When this blog began, it was intended to illuminate the subject matter I thought was worth exposing.
The funny thing is that writing about recordings seemed to be all that mattered to anyone; my essays dealing with more personal situations have not attracted much attention. Because I am philosophizing about what motivates me? Believe me, I am writing about the same questions that enter the minds of the musicians with whose music I have been concerned.
Pianist Matthew Shipp was interviewed by, as he described it, "a guy who came up to his crib" a while back. The interviewer, Jason Gross, made public Matt's eleven-minute monologue offering advice to musicians.
In this video, Shipp articulates that musicians have to prepare themselves for the spareness of their lives, not to discount the commitment and discipline which they have to maintain to command their art.
Shipp strikes a note that runs parallel to what I have to do. My life as an artist has been lived in a backwards direction. Instead of stereotypically starting out in the city and attracting attention to myself by attending openings, visiting galleries and literally being on the scene with a studio, I chose to live, by chance, in the country and raise my son and be an at-home Mom...at home for my son, my (then) husband and my art.
The chances for me to live in the country and be found in the art world actually existed. I simply, like a fool, did not seize the opportunity. Instead, I made mistakes, career-wise, but stuck with the daily routine of working in my studio, fitting that occupation to the schedule which suited family life. One time, when having lunch with the wife of an internationally known artist in a nearby town and a friend of hers, the three of us started a conversation on the theme of living outside of art centers and creating a career for ourselves. The friend of my friend declared in the conversation that: "You can never be a success and be married and have children..." Her statement floored me and simultaneously redoubled my desire to press on and do the necessary work.
Years passed. I was still making visual art but, looking back on it, the art was not good. I have thrown away a bulk of it except for the drawings, which is my forte. My lack of acceptance in the larger art world depressed, yet, drove me. I was miserable in the art-making and alive with my son. Balancing the two confounded me. Once I gained some recognition in the region in which I live, I was a little happier. Then the unavoidable mistakes came knocking on my door and I let them in.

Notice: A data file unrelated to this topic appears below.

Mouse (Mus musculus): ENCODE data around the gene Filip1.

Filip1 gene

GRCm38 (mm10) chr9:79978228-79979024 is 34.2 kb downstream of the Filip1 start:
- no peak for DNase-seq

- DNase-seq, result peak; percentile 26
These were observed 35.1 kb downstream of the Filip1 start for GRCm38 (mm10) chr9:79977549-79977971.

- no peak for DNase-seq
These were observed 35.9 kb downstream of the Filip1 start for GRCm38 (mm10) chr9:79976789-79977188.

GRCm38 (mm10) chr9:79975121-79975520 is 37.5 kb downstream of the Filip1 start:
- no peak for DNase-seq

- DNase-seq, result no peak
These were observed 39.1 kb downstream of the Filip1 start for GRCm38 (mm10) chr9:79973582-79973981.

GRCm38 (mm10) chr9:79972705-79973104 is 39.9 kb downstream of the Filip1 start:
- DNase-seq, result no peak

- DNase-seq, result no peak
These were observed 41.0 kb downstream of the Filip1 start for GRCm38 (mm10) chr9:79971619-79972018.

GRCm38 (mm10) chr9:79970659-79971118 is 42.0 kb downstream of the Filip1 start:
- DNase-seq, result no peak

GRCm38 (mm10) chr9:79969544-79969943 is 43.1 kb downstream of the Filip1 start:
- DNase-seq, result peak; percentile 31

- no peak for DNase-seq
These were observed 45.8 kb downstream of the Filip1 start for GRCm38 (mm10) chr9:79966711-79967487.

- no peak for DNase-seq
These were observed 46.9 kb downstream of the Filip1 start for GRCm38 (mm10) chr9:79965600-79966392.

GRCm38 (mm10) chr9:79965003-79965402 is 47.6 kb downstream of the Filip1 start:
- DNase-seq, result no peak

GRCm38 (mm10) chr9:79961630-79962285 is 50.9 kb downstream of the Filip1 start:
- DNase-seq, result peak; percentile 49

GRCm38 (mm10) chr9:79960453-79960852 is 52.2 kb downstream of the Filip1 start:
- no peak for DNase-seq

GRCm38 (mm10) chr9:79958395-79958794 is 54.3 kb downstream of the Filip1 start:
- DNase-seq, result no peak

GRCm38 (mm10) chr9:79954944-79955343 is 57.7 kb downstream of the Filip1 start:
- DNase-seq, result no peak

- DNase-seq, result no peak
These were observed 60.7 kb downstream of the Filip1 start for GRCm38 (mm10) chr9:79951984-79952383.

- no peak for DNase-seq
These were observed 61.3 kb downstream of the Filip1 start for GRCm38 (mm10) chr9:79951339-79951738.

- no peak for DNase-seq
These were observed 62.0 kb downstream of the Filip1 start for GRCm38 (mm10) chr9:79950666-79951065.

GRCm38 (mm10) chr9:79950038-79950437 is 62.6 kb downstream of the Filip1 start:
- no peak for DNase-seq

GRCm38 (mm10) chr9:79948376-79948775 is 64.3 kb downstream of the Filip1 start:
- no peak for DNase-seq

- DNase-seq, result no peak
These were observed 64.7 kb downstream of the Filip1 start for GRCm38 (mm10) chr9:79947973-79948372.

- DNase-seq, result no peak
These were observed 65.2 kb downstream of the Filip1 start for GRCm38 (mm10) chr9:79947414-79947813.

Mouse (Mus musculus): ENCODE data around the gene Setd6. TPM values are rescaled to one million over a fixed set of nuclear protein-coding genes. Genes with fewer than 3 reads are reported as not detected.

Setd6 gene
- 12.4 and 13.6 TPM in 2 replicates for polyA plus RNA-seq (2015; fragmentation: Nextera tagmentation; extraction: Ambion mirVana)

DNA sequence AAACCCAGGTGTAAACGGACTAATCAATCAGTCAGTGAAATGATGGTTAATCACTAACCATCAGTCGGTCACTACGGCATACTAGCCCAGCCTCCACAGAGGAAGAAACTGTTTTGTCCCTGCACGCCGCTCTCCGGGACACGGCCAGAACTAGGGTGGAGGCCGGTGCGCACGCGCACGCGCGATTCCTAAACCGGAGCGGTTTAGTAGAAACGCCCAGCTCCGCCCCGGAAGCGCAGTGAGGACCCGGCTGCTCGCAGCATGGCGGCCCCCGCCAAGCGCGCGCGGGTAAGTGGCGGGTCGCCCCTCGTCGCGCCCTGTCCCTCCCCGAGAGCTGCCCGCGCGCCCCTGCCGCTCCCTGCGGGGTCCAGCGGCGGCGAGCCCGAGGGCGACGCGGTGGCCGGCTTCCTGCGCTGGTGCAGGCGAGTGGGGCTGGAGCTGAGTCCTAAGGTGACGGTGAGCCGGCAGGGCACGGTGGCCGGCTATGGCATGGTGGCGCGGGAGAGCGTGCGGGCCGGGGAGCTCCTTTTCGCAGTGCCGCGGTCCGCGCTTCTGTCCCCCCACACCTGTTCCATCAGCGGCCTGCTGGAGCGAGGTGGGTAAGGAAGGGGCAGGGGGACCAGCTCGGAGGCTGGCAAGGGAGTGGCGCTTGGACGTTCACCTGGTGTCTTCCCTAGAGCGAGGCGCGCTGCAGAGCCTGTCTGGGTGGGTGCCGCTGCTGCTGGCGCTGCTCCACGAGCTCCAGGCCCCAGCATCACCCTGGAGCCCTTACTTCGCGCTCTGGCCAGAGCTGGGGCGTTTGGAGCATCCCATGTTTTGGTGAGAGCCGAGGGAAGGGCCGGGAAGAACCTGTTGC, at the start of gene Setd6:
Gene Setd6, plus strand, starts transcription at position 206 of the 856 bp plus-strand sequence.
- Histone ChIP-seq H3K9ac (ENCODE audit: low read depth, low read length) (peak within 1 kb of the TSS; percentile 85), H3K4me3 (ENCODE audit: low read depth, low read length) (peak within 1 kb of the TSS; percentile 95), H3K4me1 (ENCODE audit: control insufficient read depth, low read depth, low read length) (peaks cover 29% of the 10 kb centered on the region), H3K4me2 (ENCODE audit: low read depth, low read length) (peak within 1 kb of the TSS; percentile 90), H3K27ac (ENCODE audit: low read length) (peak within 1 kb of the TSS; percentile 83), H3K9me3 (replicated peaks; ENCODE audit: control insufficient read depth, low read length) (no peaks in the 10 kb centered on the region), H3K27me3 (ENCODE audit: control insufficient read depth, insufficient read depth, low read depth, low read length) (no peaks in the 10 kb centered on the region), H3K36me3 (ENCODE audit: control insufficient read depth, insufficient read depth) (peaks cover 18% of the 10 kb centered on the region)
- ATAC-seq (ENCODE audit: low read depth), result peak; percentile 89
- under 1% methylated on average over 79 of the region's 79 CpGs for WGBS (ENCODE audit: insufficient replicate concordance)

And after years of slamming into one debacle after another, my continuing determination helped me to preserve my sanity. The work accumulated. I associated myself with an accepting echelon of people at the Williams College Museum of Art, where I worked for five years. At the very least, I was not dismissed as 'unsuccessful.' The story goes that at one point, the acting director was eyeing a 100-piece sculpture, which took me two years to execute, for exhibition. That exhibition never happened. I left and so did, in unrelated circumstances, the acting director. Great changes in the post-Tom Krens era at the museum were occurring.
When my ex-husband departed, my work gave me the incentive to get out of bed everyday. A steadfast dedication to it never waned. Perhaps, discovering all the means to network via the Internet helped. The isolation factor was certainly mollified. And I learned to follow the yellow brick road for exposure and swallow my pride every time my work was rejected. (Although I was accustomed to rejection by that time; it had been habitual since I left California in 1974.)
My situation was not unique. I have been alone for the last thirteen years and it has been as if my finger were holding the water in the dike, bulging with imminent breakage, deluge, and, for me, freedom.
There is nothing better than the satisfaction of doing this:
|Lyn Horton, Single Loopy Line #3, 2013;|
|Lyn Horton, White Pigmented Pen Installation, 2013.|
Why on earth, and how on earth (the more likely question), would I or could go backwards? The dynamics of these works supersede their predecessors of years ago pre-the turn of the millennium. These works tell the story of my happiness, my trust in my abilities and my willingness to take the risk to say something without knowing what it will look like when I stop drawing.
The mastery of this language is the currency for my vision. "Vision," as Matthew Shipp states in the interview cited above, "will generate its own space... When you are true to yourself...that is the key to success"...a means to manifest "the top of your strength." The business end of things has nothing to do with who the artist is.
copyright 2013 Lyn Horton